Absolutely, do everything you can to make changes, but I disagree with the position of enabling more suffering. It's really hard to do and really hard to accept and live with, but I think we have to face the true reality of our actions--even those that are not obvious and apparent.

And good point about calling out the "rescue" concept on the flip side. Yes, there are bad 'rescues' out there that call themselves rescues, when they really aren't. They typically start out as a rescue with adequate resources and a big heart. But unfortunately, too many turn into hoarders rather than rescues. They are not rescues, not by definition really.
 

Nessy

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I'm going to throw in a large and waffling post. I'm sorry, I'm finding it hard to type my view in a more concise manner as I don't even know what my view really is. I am throwing up a few thoughts for debate, as debate brings about ideas, and discussing conflicting views can bring to the fore facts and ideas that each side had not considered before.

Unfortunately the laws against dog fighting are pretty vague, so unless you CATCH THE ACT of dog fighting, then there's not much that can be done. The county I lived in had a HUGE issue with dog fighting. I mean HUGE, and there was ONE officer who worked with animal welfare. Thankfully there are two officers now, and a lot more is being done but at that point, she would've been used either as a fighter (I doubt she would've fought) or bait, each equally disturbing. Reporting him for asking about if she would fight or not would not have accomplished a thing.

I want to point out that I DID work for the animal shelter, worked in rescue for four years, until my son was mauled by a pitbull and I had to give it up. The rescue I worked for did not endorse breeding, or pet stores, but still recognized that any animal in harms way was an animal that needed to be rescued. I had the pleasure to shut down one HORRIBLE rescue, that was doing more harm to the animals than you could imagine, from terrible living conditions, to no food or water or shelter, to taking sick or injured animals out back, shooting them and leaving them there for the other animals to eat, even if they weren't dead yet. I also had a chance to shut down a puppy mill, which was disturbing as well. The lady had 40 adult dogs, half male, half female, all were terribly matted, filthy, and most were forced to live with each other (they were Mini Schnauzers) in cramped medium sized dog crates. I have seen the horrors of both sides, from bad rescues, to bad breeders, to puppy mills, to just bad owners and still stand by my decision to take my guinea pigs out of the situation they were in. I can see where most come from for not wanting to buy from a petstore, but I cannot leave a sick/dying animal there to suffer. I may be part of the problem, but that's fine by me. Making an animal suffer just to prove a point is not something I'm willing to do. I'd rather save the animal, and go over the businesses head to shut them down, which is what I am doing in Niko's case. I've filed a complaint with the health department because the store was disgusting, and the BBB.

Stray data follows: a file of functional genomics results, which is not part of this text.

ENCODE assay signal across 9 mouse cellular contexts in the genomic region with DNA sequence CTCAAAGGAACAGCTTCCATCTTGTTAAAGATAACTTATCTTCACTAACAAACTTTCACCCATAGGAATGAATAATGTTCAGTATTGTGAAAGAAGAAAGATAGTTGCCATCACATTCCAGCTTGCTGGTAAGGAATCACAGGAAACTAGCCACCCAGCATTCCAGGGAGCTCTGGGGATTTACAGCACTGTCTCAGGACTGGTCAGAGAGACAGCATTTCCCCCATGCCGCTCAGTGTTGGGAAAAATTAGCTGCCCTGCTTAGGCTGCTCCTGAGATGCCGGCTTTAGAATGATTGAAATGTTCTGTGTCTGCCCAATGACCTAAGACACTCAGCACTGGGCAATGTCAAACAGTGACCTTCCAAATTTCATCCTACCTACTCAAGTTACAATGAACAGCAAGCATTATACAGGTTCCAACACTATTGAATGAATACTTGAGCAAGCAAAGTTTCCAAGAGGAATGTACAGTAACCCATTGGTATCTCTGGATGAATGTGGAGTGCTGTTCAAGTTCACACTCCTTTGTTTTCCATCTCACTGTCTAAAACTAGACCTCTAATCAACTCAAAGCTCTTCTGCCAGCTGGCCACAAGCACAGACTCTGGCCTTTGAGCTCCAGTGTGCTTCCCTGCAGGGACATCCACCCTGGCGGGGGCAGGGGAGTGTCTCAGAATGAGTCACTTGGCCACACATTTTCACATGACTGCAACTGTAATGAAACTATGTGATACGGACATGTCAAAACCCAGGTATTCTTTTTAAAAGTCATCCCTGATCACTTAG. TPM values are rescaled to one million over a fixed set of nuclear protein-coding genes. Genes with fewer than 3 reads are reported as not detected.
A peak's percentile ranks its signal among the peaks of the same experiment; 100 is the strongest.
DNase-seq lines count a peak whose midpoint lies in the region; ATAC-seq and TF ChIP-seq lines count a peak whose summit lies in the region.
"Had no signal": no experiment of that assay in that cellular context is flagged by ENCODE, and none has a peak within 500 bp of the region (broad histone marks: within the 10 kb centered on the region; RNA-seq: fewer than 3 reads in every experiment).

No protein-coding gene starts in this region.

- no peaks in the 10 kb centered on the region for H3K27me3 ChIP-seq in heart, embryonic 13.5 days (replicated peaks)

That's the ideal scenario - to be in the position of being able to shut down a breeding mill, and to rescue the unfortunates that were produced.
I think alot of people here have valid points - to leave an animal to suffer is inhumane if there is something that can be done, and it certainly is not the animal's fault to be born into such unfortunate circumstances.
To financially support a breeding mill by buying said animal is also morally wrong if it helps to continue the problem. Except I do have to wonder how much difference it actually does make to the mill when someone here refuses to buy from them?